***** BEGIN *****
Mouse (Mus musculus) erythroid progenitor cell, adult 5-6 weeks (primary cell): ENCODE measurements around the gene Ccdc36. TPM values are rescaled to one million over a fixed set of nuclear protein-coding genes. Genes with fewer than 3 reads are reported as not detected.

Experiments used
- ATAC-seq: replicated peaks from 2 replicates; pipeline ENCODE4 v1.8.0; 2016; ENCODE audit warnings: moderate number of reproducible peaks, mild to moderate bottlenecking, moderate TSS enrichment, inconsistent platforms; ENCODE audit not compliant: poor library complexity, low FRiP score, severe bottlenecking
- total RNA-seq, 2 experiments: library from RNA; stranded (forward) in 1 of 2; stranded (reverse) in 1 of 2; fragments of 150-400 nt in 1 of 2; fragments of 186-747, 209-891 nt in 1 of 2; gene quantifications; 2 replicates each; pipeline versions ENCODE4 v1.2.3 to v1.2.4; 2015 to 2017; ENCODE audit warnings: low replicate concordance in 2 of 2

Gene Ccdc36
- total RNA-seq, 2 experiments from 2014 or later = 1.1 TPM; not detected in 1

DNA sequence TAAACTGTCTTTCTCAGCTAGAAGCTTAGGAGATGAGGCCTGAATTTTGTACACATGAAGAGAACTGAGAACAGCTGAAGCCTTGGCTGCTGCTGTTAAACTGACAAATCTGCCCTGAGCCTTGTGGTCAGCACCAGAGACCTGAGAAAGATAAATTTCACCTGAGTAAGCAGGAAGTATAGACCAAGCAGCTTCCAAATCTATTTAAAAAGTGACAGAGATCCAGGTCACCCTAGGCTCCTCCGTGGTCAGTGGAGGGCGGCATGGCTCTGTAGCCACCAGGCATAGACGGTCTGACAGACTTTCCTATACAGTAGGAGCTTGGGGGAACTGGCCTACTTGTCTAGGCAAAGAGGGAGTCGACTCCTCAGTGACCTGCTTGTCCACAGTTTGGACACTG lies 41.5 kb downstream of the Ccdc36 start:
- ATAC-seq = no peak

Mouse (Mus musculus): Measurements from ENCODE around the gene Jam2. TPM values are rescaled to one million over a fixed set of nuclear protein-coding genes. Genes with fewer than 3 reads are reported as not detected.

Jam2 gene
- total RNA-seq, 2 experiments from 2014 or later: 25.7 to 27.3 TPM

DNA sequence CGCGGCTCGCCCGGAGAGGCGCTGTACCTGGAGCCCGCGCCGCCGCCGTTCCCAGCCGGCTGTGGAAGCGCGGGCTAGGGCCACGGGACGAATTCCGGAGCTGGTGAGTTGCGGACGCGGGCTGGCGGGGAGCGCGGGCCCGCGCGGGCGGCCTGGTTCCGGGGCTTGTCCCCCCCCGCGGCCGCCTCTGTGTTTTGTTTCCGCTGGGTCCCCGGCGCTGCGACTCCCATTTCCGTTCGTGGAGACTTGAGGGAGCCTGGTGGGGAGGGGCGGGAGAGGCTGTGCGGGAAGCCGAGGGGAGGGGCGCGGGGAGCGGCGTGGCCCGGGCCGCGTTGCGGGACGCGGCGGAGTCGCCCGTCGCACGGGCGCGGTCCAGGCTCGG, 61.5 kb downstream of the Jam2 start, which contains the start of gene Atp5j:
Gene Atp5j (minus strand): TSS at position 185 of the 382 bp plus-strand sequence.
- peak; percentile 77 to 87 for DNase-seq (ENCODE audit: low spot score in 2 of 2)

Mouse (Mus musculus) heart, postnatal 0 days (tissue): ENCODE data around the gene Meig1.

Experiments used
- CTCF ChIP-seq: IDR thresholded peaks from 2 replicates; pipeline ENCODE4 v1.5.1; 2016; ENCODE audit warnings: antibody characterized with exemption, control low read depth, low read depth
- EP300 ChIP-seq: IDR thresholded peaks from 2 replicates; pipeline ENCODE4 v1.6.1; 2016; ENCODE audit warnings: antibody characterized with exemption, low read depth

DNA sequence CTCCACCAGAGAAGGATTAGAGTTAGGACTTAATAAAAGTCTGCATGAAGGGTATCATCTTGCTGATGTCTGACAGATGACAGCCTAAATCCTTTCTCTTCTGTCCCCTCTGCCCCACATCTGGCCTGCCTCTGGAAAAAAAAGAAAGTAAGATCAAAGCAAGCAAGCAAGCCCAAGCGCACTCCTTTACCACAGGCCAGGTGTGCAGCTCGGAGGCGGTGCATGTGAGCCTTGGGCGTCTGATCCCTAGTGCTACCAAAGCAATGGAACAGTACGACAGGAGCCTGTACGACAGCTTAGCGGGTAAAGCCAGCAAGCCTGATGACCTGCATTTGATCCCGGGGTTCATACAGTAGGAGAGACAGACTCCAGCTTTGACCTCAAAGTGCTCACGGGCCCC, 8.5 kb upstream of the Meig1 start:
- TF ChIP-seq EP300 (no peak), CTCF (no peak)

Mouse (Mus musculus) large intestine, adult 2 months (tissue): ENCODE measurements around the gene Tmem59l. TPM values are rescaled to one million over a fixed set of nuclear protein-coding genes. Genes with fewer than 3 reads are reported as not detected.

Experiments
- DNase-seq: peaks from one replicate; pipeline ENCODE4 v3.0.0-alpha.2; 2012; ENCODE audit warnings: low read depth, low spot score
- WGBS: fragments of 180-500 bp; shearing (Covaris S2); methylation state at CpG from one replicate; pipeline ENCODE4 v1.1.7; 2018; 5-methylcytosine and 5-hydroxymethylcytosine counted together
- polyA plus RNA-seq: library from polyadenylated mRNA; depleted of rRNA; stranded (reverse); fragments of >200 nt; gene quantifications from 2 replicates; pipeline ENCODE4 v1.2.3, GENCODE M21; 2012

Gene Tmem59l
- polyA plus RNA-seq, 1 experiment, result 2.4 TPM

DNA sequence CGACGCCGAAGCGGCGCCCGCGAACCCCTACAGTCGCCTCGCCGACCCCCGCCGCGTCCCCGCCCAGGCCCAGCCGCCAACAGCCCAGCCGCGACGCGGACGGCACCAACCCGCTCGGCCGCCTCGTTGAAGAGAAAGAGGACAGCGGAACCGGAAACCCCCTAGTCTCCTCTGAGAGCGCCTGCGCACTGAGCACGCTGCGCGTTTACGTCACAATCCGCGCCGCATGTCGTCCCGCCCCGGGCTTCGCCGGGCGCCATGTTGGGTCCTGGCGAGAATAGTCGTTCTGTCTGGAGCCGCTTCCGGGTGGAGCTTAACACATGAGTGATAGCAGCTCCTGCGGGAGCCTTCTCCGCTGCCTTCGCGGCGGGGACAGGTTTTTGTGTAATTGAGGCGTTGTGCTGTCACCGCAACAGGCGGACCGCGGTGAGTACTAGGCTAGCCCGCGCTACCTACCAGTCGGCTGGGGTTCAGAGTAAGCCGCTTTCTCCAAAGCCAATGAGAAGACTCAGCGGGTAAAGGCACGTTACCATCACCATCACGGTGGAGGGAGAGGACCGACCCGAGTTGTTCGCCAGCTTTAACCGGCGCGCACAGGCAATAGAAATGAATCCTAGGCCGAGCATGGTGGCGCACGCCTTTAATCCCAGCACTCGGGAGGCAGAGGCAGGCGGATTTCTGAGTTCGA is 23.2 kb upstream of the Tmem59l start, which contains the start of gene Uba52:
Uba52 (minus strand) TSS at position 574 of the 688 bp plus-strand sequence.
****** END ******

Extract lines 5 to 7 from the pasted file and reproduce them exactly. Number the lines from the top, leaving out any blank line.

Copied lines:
Gene Ccdc36
- total RNA-seq, 2 experiments from 2014 or later = 1.1 TPM; not detected in 1

DNA sequence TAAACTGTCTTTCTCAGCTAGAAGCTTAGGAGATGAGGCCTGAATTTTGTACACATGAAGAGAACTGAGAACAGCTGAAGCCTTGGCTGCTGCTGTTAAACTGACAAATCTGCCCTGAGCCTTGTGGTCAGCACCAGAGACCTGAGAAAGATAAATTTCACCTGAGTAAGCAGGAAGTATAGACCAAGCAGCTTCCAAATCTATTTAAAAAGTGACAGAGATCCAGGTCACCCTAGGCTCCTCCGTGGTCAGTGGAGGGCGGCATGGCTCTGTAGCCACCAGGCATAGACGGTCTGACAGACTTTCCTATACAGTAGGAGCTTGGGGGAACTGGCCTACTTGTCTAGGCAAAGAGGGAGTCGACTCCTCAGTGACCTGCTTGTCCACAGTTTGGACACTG lies 41.5 kb downstream of the Ccdc36 start: